BOULDER — Russell Wilson will curse in a kindergarten class before Deion Sanders rides into the Flatirons to rescue CU football.
But you know who COULD save the Buffs?
Jordyn Tyson. If you can keep him.
If you can get him healthy again. And then keep him.
“Looks like a lower leg injury,” CU interim coach Mike Sanford, who apparently can’t have nice things, sighed after the Buffs got stomped 49-10 by No. 8 Oregon — and that wasn’t even the worst news of the day.
“(Tyson is) with our medical team right now … our thoughts are going to continue to be with him.”
With 10:07 left in a 39-point game Saturday, one of the last good reasons remaining to watch the Buffs’ November death march couldn’t put any weight on his left leg.
It seems as if No. 4 can catch everything these days, except a break. A 6-foot-2 freshman out of Allen, Texas, Tyson’s day ended after five catches, 137 receiving yards, an 81-yard touchdown, a mid-air shot that drew a targeting call, followed by a gruesome lower-body injury that occurred not long after he’d returned from the locker room.
Which begs the question as to why you’d risk putting your best offensive player, who’s already been dinged once, back into the line of fire during a five-score game. When asked that question, Sanford said it was green-lit by the CU medical staff and by the young man himself.
“There really wasn’t a (coaching) decision to try to put (him) back in the game,” Sanford stressed. “Jordyn was cleared medically … he wanted to go back and play. And that’s who Jordyn Tyson is.”
You know what else he is? An honest-to-goodness, freaking star. Kid’s a tall, long-strider who runs like the wind. He’s only the second true freshman in CU football history, joining Paul Richardson (2010), to post multiple 100-yard receiving games in the same season.
For the last three weeks, he’s also been the primary bright spot as another lost season for the Buffs (1-8, 1-5 Pac-12) fades back into oblivion. Against Oregon State, Arizona State and Oregon, all losses, No. 4’s averaged four catches and 115 receiving yards.
For the season, his five touchdowns, four receiving and one on a punt return, have come on an average of 51.6 yards per score. On an offense that lacks home-run threats at nearly every spot in the lineup, he’s the one slugger Sanford can count on in a pinch.
Basically, Tyson is ex-CU wunderkind Brenden Rice without the family pedigree. Or the endorsements. And speaking of …
“I think not only the NIL space, but also just as a community, (we need) to wrap our arms around a guy like him,” Sanford said of Tyson. “Because he really is what this program is going to trend towards: Just players like that that we identify early.”
For the most part, CU has identified them. In some cases, they’ve even done a recent job of developing them. But none of that means a hill of beans if you can’t keep ‘em.
Whomever gets this coaching job full-time needs to get that, too. First and foremost.
Retention is the new recruiting. The 1-2 punch of the transfer portal and Name, Image and Likeness (NIL) bidding wars makes every young player, including the cream of your roster, a potential free agent.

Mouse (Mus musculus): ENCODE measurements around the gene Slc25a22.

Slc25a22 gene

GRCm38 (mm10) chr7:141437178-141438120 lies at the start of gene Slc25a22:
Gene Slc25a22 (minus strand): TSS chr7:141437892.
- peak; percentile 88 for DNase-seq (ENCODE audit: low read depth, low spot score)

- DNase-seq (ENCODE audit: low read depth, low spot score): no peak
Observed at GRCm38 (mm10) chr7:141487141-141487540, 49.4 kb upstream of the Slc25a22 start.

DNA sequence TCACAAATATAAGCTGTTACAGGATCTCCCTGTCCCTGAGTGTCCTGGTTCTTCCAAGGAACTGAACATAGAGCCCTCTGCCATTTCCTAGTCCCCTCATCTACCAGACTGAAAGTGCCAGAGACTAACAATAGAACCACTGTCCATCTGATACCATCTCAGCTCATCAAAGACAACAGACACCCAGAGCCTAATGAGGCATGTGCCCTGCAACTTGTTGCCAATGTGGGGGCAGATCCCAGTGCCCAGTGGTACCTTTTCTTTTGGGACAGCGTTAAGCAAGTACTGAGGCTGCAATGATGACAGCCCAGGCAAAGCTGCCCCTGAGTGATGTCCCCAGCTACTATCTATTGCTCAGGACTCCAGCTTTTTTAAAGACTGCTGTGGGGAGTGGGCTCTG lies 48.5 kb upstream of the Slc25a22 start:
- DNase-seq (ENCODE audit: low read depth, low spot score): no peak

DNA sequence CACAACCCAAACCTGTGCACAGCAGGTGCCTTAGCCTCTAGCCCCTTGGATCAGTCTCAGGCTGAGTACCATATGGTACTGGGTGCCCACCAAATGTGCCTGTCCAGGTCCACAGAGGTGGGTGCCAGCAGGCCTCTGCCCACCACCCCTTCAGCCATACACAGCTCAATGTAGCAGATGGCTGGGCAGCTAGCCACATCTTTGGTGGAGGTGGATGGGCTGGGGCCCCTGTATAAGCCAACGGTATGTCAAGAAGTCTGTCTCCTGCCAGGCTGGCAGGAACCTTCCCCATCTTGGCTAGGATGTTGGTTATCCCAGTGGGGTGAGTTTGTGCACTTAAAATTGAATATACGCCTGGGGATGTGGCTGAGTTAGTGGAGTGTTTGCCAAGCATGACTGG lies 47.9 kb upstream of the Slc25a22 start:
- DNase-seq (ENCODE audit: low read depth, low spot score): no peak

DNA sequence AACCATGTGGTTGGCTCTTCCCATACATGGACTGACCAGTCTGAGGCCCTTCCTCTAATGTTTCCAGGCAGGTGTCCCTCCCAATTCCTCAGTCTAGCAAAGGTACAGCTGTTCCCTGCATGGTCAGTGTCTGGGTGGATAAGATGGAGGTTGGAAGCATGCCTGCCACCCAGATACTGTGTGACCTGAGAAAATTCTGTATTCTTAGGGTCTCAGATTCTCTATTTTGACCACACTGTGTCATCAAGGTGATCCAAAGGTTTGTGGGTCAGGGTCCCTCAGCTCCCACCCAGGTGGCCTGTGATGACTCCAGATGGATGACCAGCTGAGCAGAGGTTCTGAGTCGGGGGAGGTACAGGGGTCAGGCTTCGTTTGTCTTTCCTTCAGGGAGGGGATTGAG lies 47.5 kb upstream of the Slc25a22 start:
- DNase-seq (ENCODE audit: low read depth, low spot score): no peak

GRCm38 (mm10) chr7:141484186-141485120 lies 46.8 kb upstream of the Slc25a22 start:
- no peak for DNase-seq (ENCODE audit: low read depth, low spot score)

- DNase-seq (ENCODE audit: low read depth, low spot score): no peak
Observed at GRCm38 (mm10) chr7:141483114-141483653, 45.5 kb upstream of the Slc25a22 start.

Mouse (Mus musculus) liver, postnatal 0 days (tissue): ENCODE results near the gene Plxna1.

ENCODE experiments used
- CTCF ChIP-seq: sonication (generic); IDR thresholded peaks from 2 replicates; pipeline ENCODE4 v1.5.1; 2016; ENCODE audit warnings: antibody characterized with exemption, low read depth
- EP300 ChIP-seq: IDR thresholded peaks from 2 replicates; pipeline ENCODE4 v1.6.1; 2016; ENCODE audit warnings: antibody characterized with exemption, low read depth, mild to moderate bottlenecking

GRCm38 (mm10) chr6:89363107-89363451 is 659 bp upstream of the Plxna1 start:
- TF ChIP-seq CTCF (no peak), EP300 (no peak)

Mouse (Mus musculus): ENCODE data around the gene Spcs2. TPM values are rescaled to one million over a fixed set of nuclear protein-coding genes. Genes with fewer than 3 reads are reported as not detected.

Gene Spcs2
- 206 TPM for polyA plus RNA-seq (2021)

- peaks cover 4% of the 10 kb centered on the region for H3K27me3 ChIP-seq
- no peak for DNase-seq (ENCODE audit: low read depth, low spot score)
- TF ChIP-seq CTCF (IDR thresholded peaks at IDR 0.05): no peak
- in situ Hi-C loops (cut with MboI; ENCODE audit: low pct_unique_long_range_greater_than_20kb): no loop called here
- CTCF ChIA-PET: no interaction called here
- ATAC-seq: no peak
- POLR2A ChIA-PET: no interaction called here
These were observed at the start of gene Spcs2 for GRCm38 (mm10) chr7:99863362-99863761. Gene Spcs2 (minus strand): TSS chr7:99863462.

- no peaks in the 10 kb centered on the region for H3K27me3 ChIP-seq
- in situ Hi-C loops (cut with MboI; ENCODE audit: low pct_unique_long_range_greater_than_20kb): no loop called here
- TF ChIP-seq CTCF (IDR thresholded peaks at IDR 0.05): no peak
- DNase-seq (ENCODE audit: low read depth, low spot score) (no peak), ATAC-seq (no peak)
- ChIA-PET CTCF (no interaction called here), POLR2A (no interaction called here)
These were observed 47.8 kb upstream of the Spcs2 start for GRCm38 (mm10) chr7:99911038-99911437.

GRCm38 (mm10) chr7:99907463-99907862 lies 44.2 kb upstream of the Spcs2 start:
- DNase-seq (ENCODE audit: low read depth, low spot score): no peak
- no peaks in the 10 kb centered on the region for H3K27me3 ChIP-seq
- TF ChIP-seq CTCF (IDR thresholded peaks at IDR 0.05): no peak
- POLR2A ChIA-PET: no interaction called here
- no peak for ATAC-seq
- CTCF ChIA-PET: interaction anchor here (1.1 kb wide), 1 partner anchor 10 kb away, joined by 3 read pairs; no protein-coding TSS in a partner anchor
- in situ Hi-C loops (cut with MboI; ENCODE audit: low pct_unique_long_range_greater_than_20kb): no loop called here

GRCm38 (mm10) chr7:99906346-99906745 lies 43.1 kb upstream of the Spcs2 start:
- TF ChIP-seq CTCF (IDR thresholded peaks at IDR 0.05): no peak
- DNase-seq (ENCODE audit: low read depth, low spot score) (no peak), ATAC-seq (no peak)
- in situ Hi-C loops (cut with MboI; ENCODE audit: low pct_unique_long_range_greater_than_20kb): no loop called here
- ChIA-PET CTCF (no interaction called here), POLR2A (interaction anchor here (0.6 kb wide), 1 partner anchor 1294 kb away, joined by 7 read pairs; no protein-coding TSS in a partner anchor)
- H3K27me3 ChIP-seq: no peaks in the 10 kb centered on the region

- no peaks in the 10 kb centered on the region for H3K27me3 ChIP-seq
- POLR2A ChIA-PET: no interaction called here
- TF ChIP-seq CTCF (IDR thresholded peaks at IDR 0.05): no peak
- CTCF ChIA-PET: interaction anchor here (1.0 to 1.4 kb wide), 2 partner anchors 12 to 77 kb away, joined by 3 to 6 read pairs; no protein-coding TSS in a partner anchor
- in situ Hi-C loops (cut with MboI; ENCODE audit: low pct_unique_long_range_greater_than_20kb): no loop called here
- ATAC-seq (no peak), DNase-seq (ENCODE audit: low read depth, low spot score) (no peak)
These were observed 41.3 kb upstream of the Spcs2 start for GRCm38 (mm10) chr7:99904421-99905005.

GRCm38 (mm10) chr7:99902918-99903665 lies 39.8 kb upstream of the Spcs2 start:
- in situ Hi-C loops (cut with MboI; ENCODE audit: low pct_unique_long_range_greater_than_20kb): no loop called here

The Ducks (8-1, 5-0) aren’t just turning up to run you ragged for three hours. They’re also scouting your best guys, up close and personal. Young men see cornerback Christian Gonzalez leave CU, then come back to Folsom Field on Saturday and rack up two picks for a top-10 team, and get stars in their eyes.
Can you imagine what boy-wonder Oregon offensive coordinator Kenny Dillingham — whose Ducks scored touchdowns Saturday by throwing to an offensive tackle, throwing to a quarterback and handing off to a linebacker — could do with a kid who has Tyson’s skill set?
More to the point, could you fathom how much fun a CU offense might look with Dillingham, who’s creeping onto short lists for the vacant Arizona State and Buffs jobs, calling the shots?
“Coach Dillingham does a good job of doing unique things that get all sorts of guys in (the) open field,” said Oregon QB Bo Nix, who scored passing, throwing and receiving. “(That’s) why (he) makes it so creative, makes it so dynamic and hard to read.”
Hey, don’t get me wrong. Sanders would be dynamic here, too. Could you envisage Neon and Nederland? Prime Time and Pine Brook Hill?
“Being able to play for Deion Sanders would be a dream come true, I’m not going to lie,” CU linebacker Josh Chandler-Semedo told me early Saturday night, grinning at the prospect.
“You have that much NFL knowledge, you have that much experience … by having him as your coach, you’ve kind of got a little gateway. Especially if you’re a player where you consider yourself to be (an NFL prospect), having Deion in your pocket basically helps.”
ESPN’s Andscape reported Friday that CU and Georgia Tech have shown “strong interest” in Sanders, who’s posted an 8-0 record at Jackson State and is 19-2 over the last two seasons. At 55, Coach Prime is on the cusp of a Power 5 job … in the SEC or ACC.
College football is a game of fast-trading now. Oregon reportedly added 21 transfers and hasn’t skipped a beat. No matter how hard I try, I can’t picture Neon Deion and CU chancellor Phil DiStefano getting on the same page when it comes academic credits and qualifications. Let alone the same textbook.